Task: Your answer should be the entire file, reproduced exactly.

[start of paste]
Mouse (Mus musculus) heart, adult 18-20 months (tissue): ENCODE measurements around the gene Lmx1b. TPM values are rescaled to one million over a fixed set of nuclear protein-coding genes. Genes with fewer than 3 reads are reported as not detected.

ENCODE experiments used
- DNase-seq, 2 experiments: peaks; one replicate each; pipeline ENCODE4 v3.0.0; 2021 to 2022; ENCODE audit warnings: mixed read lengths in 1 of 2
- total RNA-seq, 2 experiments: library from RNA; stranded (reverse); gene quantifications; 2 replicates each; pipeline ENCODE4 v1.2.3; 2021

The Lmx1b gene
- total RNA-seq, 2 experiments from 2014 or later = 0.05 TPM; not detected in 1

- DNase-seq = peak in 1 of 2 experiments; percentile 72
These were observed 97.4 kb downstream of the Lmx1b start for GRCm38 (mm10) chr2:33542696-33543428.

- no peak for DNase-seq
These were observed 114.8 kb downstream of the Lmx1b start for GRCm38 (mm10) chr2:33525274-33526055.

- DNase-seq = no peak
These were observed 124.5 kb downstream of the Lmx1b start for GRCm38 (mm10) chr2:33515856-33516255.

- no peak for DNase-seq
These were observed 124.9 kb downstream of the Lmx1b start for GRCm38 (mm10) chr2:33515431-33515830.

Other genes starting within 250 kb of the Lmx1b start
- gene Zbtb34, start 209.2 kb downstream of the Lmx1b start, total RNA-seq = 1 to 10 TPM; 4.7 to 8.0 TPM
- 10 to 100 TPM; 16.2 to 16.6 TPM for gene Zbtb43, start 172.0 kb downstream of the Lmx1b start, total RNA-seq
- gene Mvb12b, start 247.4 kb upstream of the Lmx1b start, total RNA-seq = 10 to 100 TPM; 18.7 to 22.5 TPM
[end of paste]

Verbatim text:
Mouse (Mus musculus) heart, adult 18-20 months (tissue): ENCODE measurements around the gene Lmx1b. TPM values are rescaled to one million over a fixed set of nuclear protein-coding genes. Genes with fewer than 3 reads are reported as not detected.

ENCODE experiments used
- DNase-seq, 2 experiments: peaks; one replicate each; pipeline ENCODE4 v3.0.0; 2021 to 2022; ENCODE audit warnings: mixed read lengths in 1 of 2
- total RNA-seq, 2 experiments: library from RNA; stranded (reverse); gene quantifications; 2 replicates each; pipeline ENCODE4 v1.2.3; 2021

The Lmx1b gene
- total RNA-seq, 2 experiments from 2014 or later = 0.05 TPM; not detected in 1

- DNase-seq = peak in 1 of 2 experiments; percentile 72
These were observed 97.4 kb downstream of the Lmx1b start for GRCm38 (mm10) chr2:33542696-33543428.

- no peak for DNase-seq
These were observed 114.8 kb downstream of the Lmx1b start for GRCm38 (mm10) chr2:33525274-33526055.

- DNase-seq = no peak
These were observed 124.5 kb downstream of the Lmx1b start for GRCm38 (mm10) chr2:33515856-33516255.

- no peak for DNase-seq
These were observed 124.9 kb downstream of the Lmx1b start for GRCm38 (mm10) chr2:33515431-33515830.

Other genes starting within 250 kb of the Lmx1b start
- gene Zbtb34, start 209.2 kb downstream of the Lmx1b start, total RNA-seq = 1 to 10 TPM; 4.7 to 8.0 TPM
- 10 to 100 TPM; 16.2 to 16.6 TPM for gene Zbtb43, start 172.0 kb downstream of the Lmx1b start, total RNA-seq
- gene Mvb12b, start 247.4 kb upstream of the Lmx1b start, total RNA-seq = 10 to 100 TPM; 18.7 to 22.5 TPM